Journal nº2

By Kay Lyngm • the 20 October 2019

Semi-Precious Stones

I use a wide variety of semi-precious stones in my collections which are sourced from all over the world. I frequently get asked questions from customers about the stones, their properties and where they come from.

To start with, semi-precious stones is a very broad categorization which in its simplest terms means that a stone has mineral qualities and can be cut to make jewellery. The following are some of the most popular gemstones that I use and a little background on each of them.


Bright coloured agates have won the minds of people from across the world. This ancient gemstone has been used since prehistoric ages. Its appearance is so overwhelming that people continue to use it in various forms of jewellery. Each of these gems is unique and you will never find two agates to share the same look.


jade stones
Jade stones ftom the Meeru collection

Jade refers to an ornamental mineral, mostly known for its green varieties. Jade symbolises goodness, beauty and purity. Also known as Jadeite, it can be found in a wide range of colours including green, yellow, orange, grey, blue and purple.  

The bright and intense colours of Jade is the reason I use it in so many of my ranges. Easily cut, faceted Jade will catch and reflect light to create an eye-catching piece.


An old legend tells the tale that labradorite gems are bits of frozen fire from Aurora Borealis that have fallen down to the earth. It’s not hard to believe when you see the mysterious movement of colours inside this beautiful gemstone.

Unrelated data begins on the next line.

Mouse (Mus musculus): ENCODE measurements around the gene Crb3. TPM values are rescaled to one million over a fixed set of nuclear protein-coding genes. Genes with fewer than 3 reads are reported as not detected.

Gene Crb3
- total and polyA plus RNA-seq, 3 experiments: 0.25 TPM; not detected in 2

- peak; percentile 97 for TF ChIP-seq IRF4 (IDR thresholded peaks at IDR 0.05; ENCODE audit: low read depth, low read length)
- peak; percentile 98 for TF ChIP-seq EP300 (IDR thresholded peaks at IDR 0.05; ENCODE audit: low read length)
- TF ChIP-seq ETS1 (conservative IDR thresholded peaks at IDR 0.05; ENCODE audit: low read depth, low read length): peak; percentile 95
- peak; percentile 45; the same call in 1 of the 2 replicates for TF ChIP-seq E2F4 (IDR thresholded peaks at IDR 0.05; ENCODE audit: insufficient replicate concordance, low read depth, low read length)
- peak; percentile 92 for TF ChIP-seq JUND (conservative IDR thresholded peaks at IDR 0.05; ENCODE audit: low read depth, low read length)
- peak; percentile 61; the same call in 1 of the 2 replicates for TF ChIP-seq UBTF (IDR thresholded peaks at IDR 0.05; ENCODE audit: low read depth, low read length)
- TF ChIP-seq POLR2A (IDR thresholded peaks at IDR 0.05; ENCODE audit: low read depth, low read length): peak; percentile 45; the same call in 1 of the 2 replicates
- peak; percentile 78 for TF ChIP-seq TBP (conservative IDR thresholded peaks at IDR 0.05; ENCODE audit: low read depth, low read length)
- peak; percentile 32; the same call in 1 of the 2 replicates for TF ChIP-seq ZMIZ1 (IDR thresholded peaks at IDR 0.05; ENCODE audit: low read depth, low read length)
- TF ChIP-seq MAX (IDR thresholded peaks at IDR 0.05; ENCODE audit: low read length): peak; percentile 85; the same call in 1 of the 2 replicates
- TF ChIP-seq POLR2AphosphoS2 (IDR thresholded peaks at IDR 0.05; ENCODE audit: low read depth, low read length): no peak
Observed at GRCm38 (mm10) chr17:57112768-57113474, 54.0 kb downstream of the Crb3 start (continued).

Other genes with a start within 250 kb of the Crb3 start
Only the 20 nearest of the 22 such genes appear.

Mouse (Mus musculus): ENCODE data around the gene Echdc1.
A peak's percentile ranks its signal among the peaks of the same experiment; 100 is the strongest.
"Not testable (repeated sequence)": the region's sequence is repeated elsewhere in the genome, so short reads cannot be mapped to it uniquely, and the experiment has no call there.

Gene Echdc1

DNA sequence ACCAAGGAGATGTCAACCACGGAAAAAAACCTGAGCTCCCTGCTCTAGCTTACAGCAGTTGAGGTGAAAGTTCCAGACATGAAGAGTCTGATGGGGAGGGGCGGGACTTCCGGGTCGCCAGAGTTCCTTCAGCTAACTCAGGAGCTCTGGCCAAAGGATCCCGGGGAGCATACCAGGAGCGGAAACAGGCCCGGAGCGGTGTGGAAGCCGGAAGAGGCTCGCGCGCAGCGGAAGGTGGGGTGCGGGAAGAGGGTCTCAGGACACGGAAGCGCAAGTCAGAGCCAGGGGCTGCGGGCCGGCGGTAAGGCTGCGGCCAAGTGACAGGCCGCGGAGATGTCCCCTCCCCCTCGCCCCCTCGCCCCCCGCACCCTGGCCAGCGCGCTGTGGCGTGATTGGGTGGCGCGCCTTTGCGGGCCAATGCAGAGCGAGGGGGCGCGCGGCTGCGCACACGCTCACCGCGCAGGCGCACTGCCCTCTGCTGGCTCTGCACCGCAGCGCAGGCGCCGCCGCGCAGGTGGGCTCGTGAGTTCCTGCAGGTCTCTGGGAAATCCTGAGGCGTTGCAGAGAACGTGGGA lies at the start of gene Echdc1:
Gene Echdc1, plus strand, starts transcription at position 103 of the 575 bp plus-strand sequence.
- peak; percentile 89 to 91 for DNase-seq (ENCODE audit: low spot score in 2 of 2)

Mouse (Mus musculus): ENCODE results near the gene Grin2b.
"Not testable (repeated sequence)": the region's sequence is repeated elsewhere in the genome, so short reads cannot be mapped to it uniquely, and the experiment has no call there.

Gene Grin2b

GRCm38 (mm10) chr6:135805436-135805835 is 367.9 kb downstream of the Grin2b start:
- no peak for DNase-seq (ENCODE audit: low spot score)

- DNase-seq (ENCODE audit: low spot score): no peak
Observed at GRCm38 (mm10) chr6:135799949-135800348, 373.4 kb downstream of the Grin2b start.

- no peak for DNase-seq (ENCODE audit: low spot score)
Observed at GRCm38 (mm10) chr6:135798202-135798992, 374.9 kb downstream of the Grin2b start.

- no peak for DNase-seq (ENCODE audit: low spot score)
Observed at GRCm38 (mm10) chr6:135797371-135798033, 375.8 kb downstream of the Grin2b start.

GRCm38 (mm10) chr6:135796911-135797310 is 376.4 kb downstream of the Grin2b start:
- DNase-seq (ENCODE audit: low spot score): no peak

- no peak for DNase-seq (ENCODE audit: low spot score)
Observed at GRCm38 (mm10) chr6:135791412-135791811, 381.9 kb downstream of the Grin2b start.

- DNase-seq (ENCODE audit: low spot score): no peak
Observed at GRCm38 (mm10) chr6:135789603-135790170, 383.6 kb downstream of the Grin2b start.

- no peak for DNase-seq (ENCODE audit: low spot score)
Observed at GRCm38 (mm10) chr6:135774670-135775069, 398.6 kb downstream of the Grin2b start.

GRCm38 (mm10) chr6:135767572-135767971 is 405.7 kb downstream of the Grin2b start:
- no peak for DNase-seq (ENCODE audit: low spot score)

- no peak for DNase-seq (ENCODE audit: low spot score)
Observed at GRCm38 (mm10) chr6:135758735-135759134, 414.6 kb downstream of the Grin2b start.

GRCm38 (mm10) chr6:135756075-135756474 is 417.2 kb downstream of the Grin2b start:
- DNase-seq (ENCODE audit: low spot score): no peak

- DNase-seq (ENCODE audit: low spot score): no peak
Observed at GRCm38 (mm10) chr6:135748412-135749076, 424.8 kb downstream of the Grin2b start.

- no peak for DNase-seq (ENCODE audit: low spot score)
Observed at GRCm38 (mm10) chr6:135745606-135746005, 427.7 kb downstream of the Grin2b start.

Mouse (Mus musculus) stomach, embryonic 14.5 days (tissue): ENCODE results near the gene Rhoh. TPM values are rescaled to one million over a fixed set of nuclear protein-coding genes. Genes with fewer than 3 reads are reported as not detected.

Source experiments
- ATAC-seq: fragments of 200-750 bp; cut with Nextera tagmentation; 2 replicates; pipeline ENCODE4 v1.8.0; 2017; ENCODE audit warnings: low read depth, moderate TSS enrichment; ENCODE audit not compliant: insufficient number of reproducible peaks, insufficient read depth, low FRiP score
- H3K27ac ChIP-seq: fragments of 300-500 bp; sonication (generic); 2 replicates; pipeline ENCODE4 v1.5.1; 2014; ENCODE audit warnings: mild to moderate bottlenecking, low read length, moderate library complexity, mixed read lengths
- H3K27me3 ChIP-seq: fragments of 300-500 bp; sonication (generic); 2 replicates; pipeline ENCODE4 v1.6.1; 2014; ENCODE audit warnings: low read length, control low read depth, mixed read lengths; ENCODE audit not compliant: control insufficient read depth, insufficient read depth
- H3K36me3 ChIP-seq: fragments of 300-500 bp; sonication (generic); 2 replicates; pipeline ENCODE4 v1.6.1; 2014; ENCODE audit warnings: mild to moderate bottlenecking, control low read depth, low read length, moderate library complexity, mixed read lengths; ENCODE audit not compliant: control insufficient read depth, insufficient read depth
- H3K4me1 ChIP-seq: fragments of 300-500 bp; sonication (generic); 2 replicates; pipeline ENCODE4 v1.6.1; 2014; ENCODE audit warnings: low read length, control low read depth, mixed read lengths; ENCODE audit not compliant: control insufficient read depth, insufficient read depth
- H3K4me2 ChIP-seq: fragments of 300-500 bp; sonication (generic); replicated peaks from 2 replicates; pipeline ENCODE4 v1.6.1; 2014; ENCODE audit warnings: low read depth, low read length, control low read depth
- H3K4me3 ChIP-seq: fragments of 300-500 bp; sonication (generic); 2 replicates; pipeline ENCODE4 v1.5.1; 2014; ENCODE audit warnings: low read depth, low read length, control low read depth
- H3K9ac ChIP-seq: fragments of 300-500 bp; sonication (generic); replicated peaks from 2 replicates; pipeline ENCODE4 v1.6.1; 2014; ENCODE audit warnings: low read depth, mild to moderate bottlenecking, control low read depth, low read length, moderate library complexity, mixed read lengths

Labradorite is a member of the Feldspar family and is treasured for its remarkable play of colour. The stone, usually grey-green, dark grey, black or greyish-white has iridescent flashes of peacock blue, gold, pale green, or coppery red.

I love working with this stone to create elegant occasion pieces set off with Exquisite Crystals but also more neutral pieces casual enough for everyday wear.


Quartz is one of the most common and varied minerals on earth, and its abundant colours produce many gemstone types. I love to work with amethyst, citrine, rose quartz and smoky quartz. Agate is also a variety of quartz. Amethyst and Citrine are the most popular and valuable gem varieties of Quartz, but other forms also make important gemstones. Pure Quartz, which is also known as Rock Crystal, is colourless.


Regalite is a stone of stability. It helps create strength within your body, mind and soul as well as your physical life. It helps bring about clarity, compassion, inner peace and love.

Working with natural gemstones means they vary in colour and size, making each piece unique. Regalite can be seen in many of my K Kajoux ranges and the colour used varies from deep pinks, oranges, reds, blues and purple. It is a unique stone with a stunning marble effect which brings lots of veins of colour to the surface.

Freshwater Pearls

Stunning and lustrous, freshwater pearls offer unique shapes and a wide range of colours. Simple and elegant, freshwater pearls are an organic material produced by freshwater mussels. As pearls are natural no two pearls are the same making each handmade piece unique. Freshwater pearls have a very thick nacre layer which gives them a beautiful lustre and shine.

There is something so timeless and elegant about pearls that I would consider them a staple piece when it comes to accessories. Pearls can be worn anywhere – dress up a casual look, create a demure look for work or glam it up for a night on the town.

Rose Quartz

Rose Quartz is known for its neutral blushing hue and is often referred to as the stone of universal love. This light pink stone, which is part of the mineral quartz family, is a firm favourite in my ranges, and it is easy to see why. Versatile and gentle, it’s colour can vary from a light to medium blush pink.

While this stone is popular in jewellery making, it is also commonly used in meditation and healing. This delicate pink stone attracts the romantic within all of us.

Kay x